Just for those students who could barely read and write English letters, I used several modified authentic kid songs and pictures. Even though the tasks given to them seemed so simple from the point of ‘normal’ high school students, it was fairly appropriate for my students. Also, they were consistently offered lots of positive feedback from me for completing those tasks. My new way of teaching was quite effective for them not only to motivate their learning desire but also to raise their self-confidence. The students in my class were getting more and more interested in those simple English activities while feeling that they could be the ‘right’ persons recognized or even embraced by someone else in this world.

I began to enjoy the life in the vocational school because of my relationship with the students. Once or twice a month, I would go to one of my relatives’ or significant others’ wedding ceremonies with several students of mine. These students had never experienced eating a meal in a buffet or restaurant (not just in a wedding hall but also in their whole life). Furthermore, I visited many students at home to keep an eye for a possible family problem. One furious father got frightfully addicted to alcohol and treated his children in a violent manner. He sometimes horrendously hit his son and daughter without any reason. Unfortunately, it led to divorce. All of a sudden, I got to understand why most of students had difficulty in creating sincere and close relationships with their teachers: for them the teachers belonged to the group of adults victimizing them by hitting, yelling and despising.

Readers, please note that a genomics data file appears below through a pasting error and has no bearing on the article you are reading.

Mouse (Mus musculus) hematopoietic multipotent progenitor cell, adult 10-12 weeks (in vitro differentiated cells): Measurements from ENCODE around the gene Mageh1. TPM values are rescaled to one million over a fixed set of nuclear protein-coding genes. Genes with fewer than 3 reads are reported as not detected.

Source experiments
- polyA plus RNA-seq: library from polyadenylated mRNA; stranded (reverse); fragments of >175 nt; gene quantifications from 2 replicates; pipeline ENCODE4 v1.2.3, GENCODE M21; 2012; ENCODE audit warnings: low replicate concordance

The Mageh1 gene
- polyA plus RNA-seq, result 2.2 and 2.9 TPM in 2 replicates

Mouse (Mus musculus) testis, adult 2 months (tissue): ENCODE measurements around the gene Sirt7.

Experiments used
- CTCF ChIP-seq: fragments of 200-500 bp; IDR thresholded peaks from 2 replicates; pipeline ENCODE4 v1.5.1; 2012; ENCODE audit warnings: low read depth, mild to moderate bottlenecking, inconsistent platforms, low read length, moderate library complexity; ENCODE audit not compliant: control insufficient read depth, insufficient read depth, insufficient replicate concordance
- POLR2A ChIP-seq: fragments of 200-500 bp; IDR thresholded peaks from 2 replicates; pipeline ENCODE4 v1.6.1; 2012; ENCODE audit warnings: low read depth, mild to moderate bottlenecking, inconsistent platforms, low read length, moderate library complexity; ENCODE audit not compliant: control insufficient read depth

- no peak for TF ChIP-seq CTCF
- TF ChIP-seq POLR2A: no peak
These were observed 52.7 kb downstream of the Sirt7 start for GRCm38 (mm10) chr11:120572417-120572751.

After understanding their poor family background, I consistently made an effort to get along with them. Another effort of mine for being their accepted teacher was sharing experience of spending an evening together at my house. I used to bring several students to my place. We cooked noodles at night, watched sports games on TV, played football games together. Taking a bath in public sauna together is a well known Korean tradition so I brought them to the public sauna in order to build more solid relationship with them. In the end all of these efforts helped me build strong rapport with students and it made me get more and more satisfied about teaching in that school.